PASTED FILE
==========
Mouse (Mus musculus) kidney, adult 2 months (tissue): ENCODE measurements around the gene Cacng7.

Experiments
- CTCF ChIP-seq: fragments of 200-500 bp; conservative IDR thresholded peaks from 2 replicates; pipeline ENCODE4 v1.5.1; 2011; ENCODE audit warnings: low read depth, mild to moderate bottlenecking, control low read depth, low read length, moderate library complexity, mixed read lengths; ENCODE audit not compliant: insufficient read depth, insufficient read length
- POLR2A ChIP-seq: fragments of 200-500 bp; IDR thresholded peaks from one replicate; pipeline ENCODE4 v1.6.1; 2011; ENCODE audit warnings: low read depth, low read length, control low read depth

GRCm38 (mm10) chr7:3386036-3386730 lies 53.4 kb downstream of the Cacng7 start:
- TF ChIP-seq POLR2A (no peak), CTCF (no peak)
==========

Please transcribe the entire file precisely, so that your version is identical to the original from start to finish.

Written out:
Mouse (Mus musculus) kidney, adult 2 months (tissue): ENCODE measurements around the gene Cacng7.

Experiments
- CTCF ChIP-seq: fragments of 200-500 bp; conservative IDR thresholded peaks from 2 replicates; pipeline ENCODE4 v1.5.1; 2011; ENCODE audit warnings: low read depth, mild to moderate bottlenecking, control low read depth, low read length, moderate library complexity, mixed read lengths; ENCODE audit not compliant: insufficient read depth, insufficient read length
- POLR2A ChIP-seq: fragments of 200-500 bp; IDR thresholded peaks from one replicate; pipeline ENCODE4 v1.6.1; 2011; ENCODE audit warnings: low read depth, low read length, control low read depth

GRCm38 (mm10) chr7:3386036-3386730 lies 53.4 kb downstream of the Cacng7 start:
- TF ChIP-seq POLR2A (no peak), CTCF (no peak)